(If you're new to this story, here's the link to Chapter One: https://bicyclefreedom.com/the-mouth-of-the-wolf-chapter-i/)
In most of the historic towns of Italy, if you head uphill you’ll automatically get closer to the castle, the duomo, or whatever was the most important building a thousand years ago. Modern Italian cities grow outwards from their ancient core.
As I climbed through Benevento, the streets grew more narrow and the buildings began to look older. There were important sites here that I wanted to see, so I parked my bike outside a bookstore and went in to buy a book on the history of Benevento. One of the owners was a well-informed amateur archeologist.
“This bookstore,” he said, “was built over a pagan temple. It was the cult of Dionysus. We have one of the original pillars built into our wall, over here.”
There was a little alcove in the wall with a column of marble exposed inside. I had thought it was a replica sitting on a shelf, but I could see now that it extended down below the floor. They had put up the wall around it.
I love to stumble upon old reminders of the ancient world, and I could tell the bookstore owner was a kindred spirit. He showed me where he thought the entrance to the temple would have been, and where the altar would have been placed.
He tapped a spot on the wall and said, “Every year, on the spring equinox, the sun touches right here.”
Before I left he told me where to find the Roman amphitheater, the famous Arch of Trajan, and his favorite gelateria.
The stones of the amphitheater radiated warmth in the afternoon sun. There weren’t many people around. I jumped from step to step, and listened to my ocarina echo through the site. An archeologist showed me the place where the ancient Via Appia ran right past the stadium entrance.
A warm drizzle of rain fell on me, but it stopped in a few minutes. The moisture added a sparkle to the bright orange tufa bricks and creamy travertine of the amphitheater.
This is what I had come here for. To follow the path of the ancient Appian way, as well as I could, to seek out and enjoy every possible trace of ancient Rome, to finish the journey yet be open to any experience that came up. I was fully enjoying this beautiful moment.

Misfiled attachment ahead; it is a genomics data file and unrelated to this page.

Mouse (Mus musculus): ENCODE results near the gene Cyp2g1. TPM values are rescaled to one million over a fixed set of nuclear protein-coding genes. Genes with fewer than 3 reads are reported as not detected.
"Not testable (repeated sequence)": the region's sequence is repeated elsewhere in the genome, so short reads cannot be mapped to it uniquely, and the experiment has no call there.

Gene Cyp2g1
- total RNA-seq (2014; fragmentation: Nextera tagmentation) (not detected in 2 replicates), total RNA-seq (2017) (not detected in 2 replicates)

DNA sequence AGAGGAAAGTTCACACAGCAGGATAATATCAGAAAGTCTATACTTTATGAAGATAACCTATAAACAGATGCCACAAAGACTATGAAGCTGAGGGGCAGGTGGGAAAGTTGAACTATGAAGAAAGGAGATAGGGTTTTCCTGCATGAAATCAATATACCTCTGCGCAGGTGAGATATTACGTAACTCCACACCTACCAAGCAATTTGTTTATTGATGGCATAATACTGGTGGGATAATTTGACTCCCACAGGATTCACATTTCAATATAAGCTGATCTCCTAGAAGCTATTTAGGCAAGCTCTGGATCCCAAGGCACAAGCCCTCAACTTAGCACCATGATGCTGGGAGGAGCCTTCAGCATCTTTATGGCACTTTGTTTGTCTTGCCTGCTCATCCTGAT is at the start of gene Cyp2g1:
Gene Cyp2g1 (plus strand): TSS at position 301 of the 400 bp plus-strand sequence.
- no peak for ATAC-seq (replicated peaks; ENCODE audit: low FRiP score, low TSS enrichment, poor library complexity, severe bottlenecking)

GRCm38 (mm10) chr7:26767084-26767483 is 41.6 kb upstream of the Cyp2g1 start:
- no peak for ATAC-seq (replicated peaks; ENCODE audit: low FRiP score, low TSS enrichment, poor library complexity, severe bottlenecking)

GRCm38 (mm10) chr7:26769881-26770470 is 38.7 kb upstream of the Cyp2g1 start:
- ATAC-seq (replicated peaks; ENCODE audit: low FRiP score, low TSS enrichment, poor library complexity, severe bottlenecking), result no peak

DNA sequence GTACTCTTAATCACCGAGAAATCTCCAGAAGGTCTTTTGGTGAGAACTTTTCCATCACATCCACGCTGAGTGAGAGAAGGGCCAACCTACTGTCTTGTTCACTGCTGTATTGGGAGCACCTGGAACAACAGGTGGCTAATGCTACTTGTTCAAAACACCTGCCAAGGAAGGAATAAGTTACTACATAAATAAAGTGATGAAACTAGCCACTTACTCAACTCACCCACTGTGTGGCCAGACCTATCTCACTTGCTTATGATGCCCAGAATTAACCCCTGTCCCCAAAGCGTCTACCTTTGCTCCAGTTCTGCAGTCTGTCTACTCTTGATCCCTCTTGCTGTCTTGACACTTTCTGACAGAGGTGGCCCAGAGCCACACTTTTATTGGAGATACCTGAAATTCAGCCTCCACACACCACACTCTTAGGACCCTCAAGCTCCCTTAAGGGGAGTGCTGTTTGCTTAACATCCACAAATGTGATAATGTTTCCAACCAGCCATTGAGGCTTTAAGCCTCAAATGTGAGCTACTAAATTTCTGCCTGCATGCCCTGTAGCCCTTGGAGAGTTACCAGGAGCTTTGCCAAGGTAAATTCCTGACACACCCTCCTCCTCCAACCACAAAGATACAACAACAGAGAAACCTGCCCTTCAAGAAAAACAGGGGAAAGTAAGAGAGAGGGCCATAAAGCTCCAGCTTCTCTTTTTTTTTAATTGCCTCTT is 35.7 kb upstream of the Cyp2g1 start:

I never get tired of ruins from the ancient Mediterranean. I'll bask in their sad, warm presence, every chance I get, until I die.
I was reluctant to leave Benevento, but I had to make some plans.
Up to now, I had followed a clear path through territory that was mostly familiar. The original ancient Appian Way had been laid out well down to Benevento. I knew where to go, and I had visited much of the area before.
After Benevento, nobody knew the way. Even in ancient times, Via Appia ran haphazardly through the southeast. The exact route depended on the outcome of battles, the terrain in question, and the politics of local cities and villages. Sometimes the way was too rocky and steep to build a permanent roadbed, and in other places the land was so flat that a permanent road didn't seem necessary.
We know the via Appia certainly went to a few specific towns, and there are others where it probably passed. But the “road” could have been just a gouge in the rocks, a swath of grass cut once a year, or a length of paving stones that farmers carried off later to grind their flour and olive oil.
I would try my best to connect the dots between the few places which we know were part of Via Appia. But after Benevento I would have to find my own way.
Or would I?
I had another option, which I turned over in my mind as I rode towards another important Benevento monument, the Arch of Trajan.
Rome built this arch to glorify the benevolent, magnanimous side of the emperor Trajan. It shows him meeting peacefully with barbarian kings and giving bread to poor Italian children. There are symbols of the Roman Empire, along with symbols of victory and loyalty and the four seasons.
Trajan’s Arch also marks the point where the Via Traiana branched off from Via Appia. This was a shorter, more certain route that followed the Adriatic coast. The emperor Trajan built it to speed up travel to the ports at Brindisi, Bari, and Lecce.